Corporations signed a record volume of power purchase agreements, or PPAs, for green energy in 2017. The increase in activity was driven by sustainability initiatives and the increasing cost-competitiveness of renewables, Bloomberg New Energy Finance (BNEF) finds in a comprehensive new report on corporate procurement activity globally.
A total of 5.4 GW of clean energy contracts were signed by 43 corporations in 10 different countries in 2017, according to BNEF in its inaugural Corporate Energy Market Outlook. This was up from 4.3 GW in 2016 and a previous record of 4.4 GW in 2015, and came despite question marks about how evolving policy could affect corporate procurement in the U.S. and Europe, the two largest markets.
Corporations have signed contracts to purchase nearly 19 GW of clean power since 2008, an amount comparable to the generation capacity of Portugal, with 76% of this activity coming since 2015.
Most of this activity in 2017 occurred in the United States, where 2.8 GW of power purchase agreements were signed by corporations, up 19% from 2016. The most notable of these deals was Apple’s 200 MW PPA with NV Energy to purchase electricity from the Techren Solar project, the largest agreement ever signed in the U.S. between a corporation and a utility.
Europe also experienced a near-record year, with over 1 GW signed, some 95% of this volume coming from projects in the Netherlands, Norway and Sweden. In those countries, policy mechanisms allow developers to secure subsidies, while also giving corporations the ability to receive certificates to meet sustainability targets. The largest deal was aluminum producer Norsk Hydro’s commitment to purchase most of the electricity from the 650 MW Markbygden Ett wind farm in Sweden, from 2021 to 2039. Emerging markets also saw newfound activity, with the first onsite corporate PPAs being signed in Burkina Faso, Eritrea, Egypt, Ghana, Namibia, Panama and Thailand.
Activity in the United States persists despite a tumultuous political climate and cheap wholesale power. A yet-to-be-determined tariff is expected to be placed on the import of PV modules, which could increase the cost of solar generation. The lack of clarity on the severity of this tariff means developers cannot accurately price PPAs with corporations and other offtakers in the meantime.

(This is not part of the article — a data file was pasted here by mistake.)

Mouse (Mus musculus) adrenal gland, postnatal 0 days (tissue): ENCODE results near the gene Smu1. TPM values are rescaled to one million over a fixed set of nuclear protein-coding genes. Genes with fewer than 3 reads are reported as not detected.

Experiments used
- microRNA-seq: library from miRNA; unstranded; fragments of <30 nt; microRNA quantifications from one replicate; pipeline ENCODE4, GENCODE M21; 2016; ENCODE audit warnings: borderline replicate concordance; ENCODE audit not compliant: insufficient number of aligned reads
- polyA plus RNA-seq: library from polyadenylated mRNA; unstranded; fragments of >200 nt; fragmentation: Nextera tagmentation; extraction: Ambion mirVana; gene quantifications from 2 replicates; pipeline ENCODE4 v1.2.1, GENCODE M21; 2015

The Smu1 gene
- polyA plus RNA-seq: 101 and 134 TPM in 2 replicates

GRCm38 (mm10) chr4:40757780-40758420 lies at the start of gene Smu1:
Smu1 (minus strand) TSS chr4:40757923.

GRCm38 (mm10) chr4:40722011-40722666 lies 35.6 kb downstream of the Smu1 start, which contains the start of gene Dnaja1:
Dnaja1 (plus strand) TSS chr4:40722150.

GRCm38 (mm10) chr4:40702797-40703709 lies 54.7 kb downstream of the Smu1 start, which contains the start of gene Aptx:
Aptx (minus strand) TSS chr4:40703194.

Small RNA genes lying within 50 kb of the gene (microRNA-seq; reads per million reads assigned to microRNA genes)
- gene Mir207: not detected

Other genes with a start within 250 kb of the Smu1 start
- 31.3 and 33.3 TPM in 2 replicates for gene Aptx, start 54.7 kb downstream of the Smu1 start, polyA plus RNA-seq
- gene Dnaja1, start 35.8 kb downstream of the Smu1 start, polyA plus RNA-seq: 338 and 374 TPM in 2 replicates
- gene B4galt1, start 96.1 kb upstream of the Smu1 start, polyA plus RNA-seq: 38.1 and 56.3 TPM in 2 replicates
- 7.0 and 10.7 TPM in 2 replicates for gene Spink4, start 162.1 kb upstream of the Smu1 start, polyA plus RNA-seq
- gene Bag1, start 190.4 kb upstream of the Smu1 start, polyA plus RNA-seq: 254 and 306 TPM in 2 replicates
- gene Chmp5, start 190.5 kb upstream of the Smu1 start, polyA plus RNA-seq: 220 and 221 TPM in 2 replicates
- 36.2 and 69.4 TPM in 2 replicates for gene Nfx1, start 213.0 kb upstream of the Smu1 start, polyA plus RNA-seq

In Europe, the EU Winter Package is expected to make it so developers that receive renewable energy subsidies will no longer be eligible to receive certificates, and instead will have to acquire them through a mandatory auction. These policies on both sides of the Atlantic, if enforced, could affect the economic calculations for corporations interested in purchasing clean energy.
BNEF expects volumes to grow further in 2018, surpassing 2017’s record level of activity. Commitments on the part of companies to use renewable electricity, including those made via the RE100 campaign, remain the most promising source of demand.
Some 35 new companies signed onto the RE100 in 2017 – with several headquartered in markets less developed for corporate procurement, such as Japan and Singapore. RE100 brings together corporations pledging to source 100% of their electricity from renewables at some date in the future. The total number of members of RE100 reached 119 at the end of last year. In 2016, these companies consumed 159 TWh of electricity globally, nearly equivalent to the electricity consumption of Sweden.
Latin America and Asia are two historically sluggish corporate procurement markets that are expected to attract major activity in 2018 and the coming years. In Mexico, private companies can now sign bilateral PPAs with developers, and major power buyers will also be expected to comply with clean energy mandates, once a new certificate market kicks off in 2018. Large consumers in Argentina are now eligible to purchase clean energy directly from developers, rather than just the national utility.
In Asia, most of the 3.2 GW of offsite PPA contracts signed since 2008 have been in India. Cheap renewable energy resulting from competitive auctions, coupled with an unreliable grid, has prompted numerous Indian and multinational corporates to sign PPAs, despite only three Indian firms formally being a part of the RE100 campaign.
In Australia, where corporations signed power purchase agreements for over 400 MW in 2017, expensive wholesale power and the availability of renewable energy certificates have increased the economic incentive for locking into relatively cheap renewable electricity prices long-term.
Japan and China, however, continue to have few corporate procurement opportunities due to regulatory barriers, though both are undergoing power market reforms that will change things rapidly. In China, firms have built an estimated 7 GW of solar projects for onsite self-consumption since 2010, taking advantage of low costs and generous net-metering subsidies. Most of these projects are owned by a third-party, and have a long-term power purchase agreement with an offtaker.
“Most companies in Asia currently are unfamiliar with the concept of corporate procurement – of the 119 RE100 members, only eight are headquartered in this region,” said Justin Wu, head of Asia-Pacific for BNEF. “But this is all about to change as multinational corporations extend their sustainability pledges to their Asia-based supply chains and their Asian competitors begin to see the need to follow suit. It won’t be long before Asian companies try to take advantage of the large amounts of renewable energy already deployed in their home markets.”